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Are Tennis Players Too Soft These Days? January 28, 2010

Posted by pacejmiller in Tennis, Uncategorized.
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Are players like Novak Djokovic too soft?

This morning on TV, I heard one of the most ridiculous comments I’ve heard in a long time.

That the professional tennis players of today are too soft.

The commentator then complained about how players these days get injury timeouts and toilet breaks, and how footballers, who get banged up night in and night out, don’t (yeah, they just piss on the field!).  For players who earn millions of dollars a year (just the top players, really), shouldn’t they just suck it up and keep going?

(To read on, click on ‘More…’)

Wait – since when is it a bad thing to allow players to go to the toilet?  Or let them get some treatment when they are hurt?  Sure, some players do abuse the system a little – catch a breather, break the opponent’s momentum, or offset them mentally.  But does that mean we should forget about the welfare of the players?  Make them struggle a bit?  Earn their ridiculous paycheck, so to speak?

It’s akin to saying we should let boxers keep fighting like they did in the old days, when fights weren’t stopped even when a fighter (or both) was on the verge of death or at risk of suffering permanent brain damage.

The most ridiculous thing is that this comment came following Novak Djokovic’s quarter-final loss to Jo-Wilfried Tsonga at the 2010 Australian Open.  But hang on, didn’t Djokovic battle till the end despite battling a stomach ailment?  Despite being up 2 sets to 1, Djokovic crumpled in the final 2 sets to hand Tsonga the victory, 7-6, 6-7, 1-6, 6-3, 6-1.

“I don’t want to find excuses for my loss, but, you know, I went to vomit and I had diarrhoea before the match,” Djokovic said.  “After two games (of the fourth set) I had to go to the toilet.  I couldn’t hold on.  There was no way, otherwise I would throw up on the court… just a terrible feeling.”

This followed Andy Roddick’s courageous losing effort against Marin Cilic.  Despite losing the first two sets and being told by his trainer that the pain from his neck and shoulder injuries wasn’t going to improve, Roddick battled on, eventually succumbing in five sets.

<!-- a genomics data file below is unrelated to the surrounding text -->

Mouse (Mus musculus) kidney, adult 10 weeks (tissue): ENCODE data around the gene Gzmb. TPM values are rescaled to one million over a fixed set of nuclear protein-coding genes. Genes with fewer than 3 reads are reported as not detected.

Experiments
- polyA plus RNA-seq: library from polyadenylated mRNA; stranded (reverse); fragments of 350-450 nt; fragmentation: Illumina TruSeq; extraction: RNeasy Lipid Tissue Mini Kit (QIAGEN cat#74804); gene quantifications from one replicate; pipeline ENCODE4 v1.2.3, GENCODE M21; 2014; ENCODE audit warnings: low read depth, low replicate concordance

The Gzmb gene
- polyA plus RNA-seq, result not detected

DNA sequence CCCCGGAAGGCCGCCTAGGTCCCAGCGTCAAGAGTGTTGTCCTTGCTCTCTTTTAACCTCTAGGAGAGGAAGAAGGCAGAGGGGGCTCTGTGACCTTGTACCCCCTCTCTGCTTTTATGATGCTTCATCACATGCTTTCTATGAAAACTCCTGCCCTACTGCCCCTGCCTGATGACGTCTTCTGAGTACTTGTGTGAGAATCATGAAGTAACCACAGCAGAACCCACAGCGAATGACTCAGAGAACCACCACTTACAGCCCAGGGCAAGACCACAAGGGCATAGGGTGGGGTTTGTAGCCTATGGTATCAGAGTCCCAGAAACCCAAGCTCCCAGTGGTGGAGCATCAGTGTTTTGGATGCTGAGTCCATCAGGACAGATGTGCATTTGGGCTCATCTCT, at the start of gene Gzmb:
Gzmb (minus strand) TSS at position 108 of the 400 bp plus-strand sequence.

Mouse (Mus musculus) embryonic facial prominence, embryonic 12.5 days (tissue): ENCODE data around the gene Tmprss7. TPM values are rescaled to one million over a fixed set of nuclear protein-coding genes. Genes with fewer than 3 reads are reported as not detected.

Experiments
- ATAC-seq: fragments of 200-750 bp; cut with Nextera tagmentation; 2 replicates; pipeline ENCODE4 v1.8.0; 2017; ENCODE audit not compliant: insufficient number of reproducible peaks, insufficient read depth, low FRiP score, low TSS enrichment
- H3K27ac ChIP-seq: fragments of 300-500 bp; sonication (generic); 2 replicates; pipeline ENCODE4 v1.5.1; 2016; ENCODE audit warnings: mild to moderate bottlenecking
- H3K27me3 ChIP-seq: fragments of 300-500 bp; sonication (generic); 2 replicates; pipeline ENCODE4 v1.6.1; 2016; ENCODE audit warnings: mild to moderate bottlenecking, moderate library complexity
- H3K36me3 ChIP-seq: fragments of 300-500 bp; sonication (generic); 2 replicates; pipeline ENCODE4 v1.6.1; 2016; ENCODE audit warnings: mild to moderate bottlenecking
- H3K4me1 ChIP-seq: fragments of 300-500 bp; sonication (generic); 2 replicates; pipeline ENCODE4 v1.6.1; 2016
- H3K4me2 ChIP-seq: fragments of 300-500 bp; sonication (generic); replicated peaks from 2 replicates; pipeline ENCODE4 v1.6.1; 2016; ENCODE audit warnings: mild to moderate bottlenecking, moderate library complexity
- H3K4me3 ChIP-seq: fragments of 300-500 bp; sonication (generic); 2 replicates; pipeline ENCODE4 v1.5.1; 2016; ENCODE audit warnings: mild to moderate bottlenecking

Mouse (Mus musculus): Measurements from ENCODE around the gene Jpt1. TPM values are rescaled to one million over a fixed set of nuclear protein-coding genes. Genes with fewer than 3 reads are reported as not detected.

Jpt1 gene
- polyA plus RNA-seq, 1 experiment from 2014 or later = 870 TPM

It’s all too easy to call guys like Rafael Nadal (who forfeited in the third set after losing the first two against Andy Murray) and Marcos Baghdatis (who forfeited against Lleyton Hewitt in the second set after losing the first) soft for quitting in the middle of a match.  But these are young guys who need to think about their future.  It’s not like they’ll never have another opportunity to compete for a grand slam.  Even if they somehow managed to win that match, it was most likely they’d have to pull out of the next one anyway.  Especially Rafa, who missed the majority of last season because of the same knee injury.  Would it have been worth it for him to battle on at the risk of permanent damage?  Would you if you were in his position?

It’s also wrong to compare the game of today to the game of the past.  Players have more rigorous schedules, where they can effectively play up to 11 months a year (or more).  The tour is also so much more competitive than it used to be.  Players hit the ball so much harder on every single shot.  This is not just in actual matches, but also in daily training and practice.  It’s no wonder why, despite the advancements in medical technology, players are still getting hurt.

It’s not a matter of tennis players getting softer as it is a matter of them becoming more practical and less myopic.

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Comments»

1. Ron Miller - August 18, 2010

I enjoyed reading this post. Having followed tennis since the 70s, I have watched the game evolve and I see both the pros and cons of changes that have taken place. I’m now curious about your tennis background. Feel free to contact me.

pacejmiller - August 18, 2010

Haha, Hi Ron. I’m just a blogger who has a bit of an interest in tennis and thought it was ridiculous for commentators (who are completely out of shape themselves) to complain that sports stars are getting too soft.


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